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“zone of inaccessibility” Edmund Byrne, 1998 “The right to be alone” Warren and Brandeis, 1890.

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Presentation on theme: "“zone of inaccessibility” Edmund Byrne, 1998 “The right to be alone” Warren and Brandeis, 1890."— Presentation transcript:


2 “zone of inaccessibility” Edmund Byrne, 1998 “The right to be alone” Warren and Brandeis, 1890

3  “All this secrecy is making life harder, more expensive, dangerous …” Peter Cochran, BT Research  “You have zero privacy anyway.” Scott McNealy, Sun  “By 2010, privacy will become a meaningless concept in western society” Gartner report

4  Secrecy › Limiting dissemination of information  Anonymity › Protection from undesired attention  Solitude › Lack of proximity Ruth Gavison 1984

5  Deception  Crime  Isolation  Lack of Support

6  Extrinsic loss of freedom › Ability of others to control our behavior › Coercion or imposition of others’ wills  Intrinsic loss of freedom › Changes how we behave › “anticipatory conformity”  Autonomy requires privacy

7  In order to trust others, need to know something about them › Privacy impedes  In order to build STRONGEST trust between two people, need to create a bond › Requires privacy

8 Privacy and relationships How is it different from pre- computers/networks? –Electronic alter ego Identity convergence

9 –Privacy is not absolute in society … why ? –Willing to divulge SOME information in exchange for SOME economic or social benefit…. BUT reasonable expectation about how it’s treated…

10 My right to informational privacy vs. others’ right to know vs. security Does it have to be versus? Is it really a zero-sum game?

11 Shouldn’t I have a say? Why should I care? –Decisions made about us –Effect if data are Incomplete? Erroneous? Sensitive?

12  Go to the court or town hall  Go through trash  Interview people  Eavesdrop/wiretap  Surveillance  Breaking and entering

13  Public records easier to find  Publications spread faster  Surveillance  Keeping records of what you do on the web › Shopping › Surfing › Searching  Breaches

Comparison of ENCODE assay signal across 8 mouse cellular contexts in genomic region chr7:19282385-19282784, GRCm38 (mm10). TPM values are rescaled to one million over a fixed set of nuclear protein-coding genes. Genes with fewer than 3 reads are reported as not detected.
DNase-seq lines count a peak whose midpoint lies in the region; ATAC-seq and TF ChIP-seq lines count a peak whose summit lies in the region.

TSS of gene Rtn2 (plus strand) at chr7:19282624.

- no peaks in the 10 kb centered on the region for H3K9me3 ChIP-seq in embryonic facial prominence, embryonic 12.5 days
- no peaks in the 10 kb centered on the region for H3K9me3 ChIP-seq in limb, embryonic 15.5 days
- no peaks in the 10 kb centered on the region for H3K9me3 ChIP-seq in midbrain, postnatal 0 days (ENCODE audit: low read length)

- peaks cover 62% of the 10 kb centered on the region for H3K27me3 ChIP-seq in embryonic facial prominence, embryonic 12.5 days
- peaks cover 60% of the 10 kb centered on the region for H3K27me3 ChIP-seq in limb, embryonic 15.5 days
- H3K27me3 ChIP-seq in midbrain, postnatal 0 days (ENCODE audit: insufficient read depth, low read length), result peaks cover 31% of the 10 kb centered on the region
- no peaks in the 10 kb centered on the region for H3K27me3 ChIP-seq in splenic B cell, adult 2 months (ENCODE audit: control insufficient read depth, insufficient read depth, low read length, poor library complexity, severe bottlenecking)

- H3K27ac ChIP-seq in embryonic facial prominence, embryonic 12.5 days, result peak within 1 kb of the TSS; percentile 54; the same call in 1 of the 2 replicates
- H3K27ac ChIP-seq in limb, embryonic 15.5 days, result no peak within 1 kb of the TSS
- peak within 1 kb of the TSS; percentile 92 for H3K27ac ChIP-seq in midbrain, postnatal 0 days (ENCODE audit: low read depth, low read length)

14  The right to have information that you don’t expect to be available to others remain that way  On many sites, you give up your right to privacy  But there are also other more insidious ways  Google Dashboard

15  Transparency and Control: knowing what is being collected  Anonymity  Security › Data breaches chronology Data breaches

16  Cookies › Web site retaining cookies for 5 years  Sniffing, Snarfing, Snorting › Forms of capturing packets over network › Differ by how much info & what is done with it  Surveillance › Different forms? › Google Street View  Data collection and sharing

17 One should ask: Who has ACCESS? Who should have ACCESS? Need to know? Why? How long is the data kept?

18  No Place to Hide No Place to Hide  Big Brother Big Business Big Brother Big Business

19 Biometrics I believe you have the right to privacy, but not the right to anonymity -No Place To Hide The laws haven’t caught up to the technology -Big Brother Big Business

20 eggs milk bread cheese plates napkins trash bags eggs cheese sour cream bread chips soup milk eggs bread butter cheese gum soda bread eggs milk cheese diapers juice Diapers and beer? Super Bowl Sunday?

21  BabyNames BabyNames  Pandora Pandora 

22  Recommending Movies  Predicting Ratings  Data-Mining Contest: › Release rating data, sans “identifying information” › Prize awarded Prize awarded › Additional contests: canceled 

23  Concept from sociology ◦ Individuals with common friends are more likely to become friends

24  Nodes = People  Social Relationships = Edges ◦ Leads to “people you may know”

25  “people you may know” › Ex-boyfriend/girlfriend you don’t want to talk to…EVER › Person who used to bully you  “reconnect” › Person in coma in Australia

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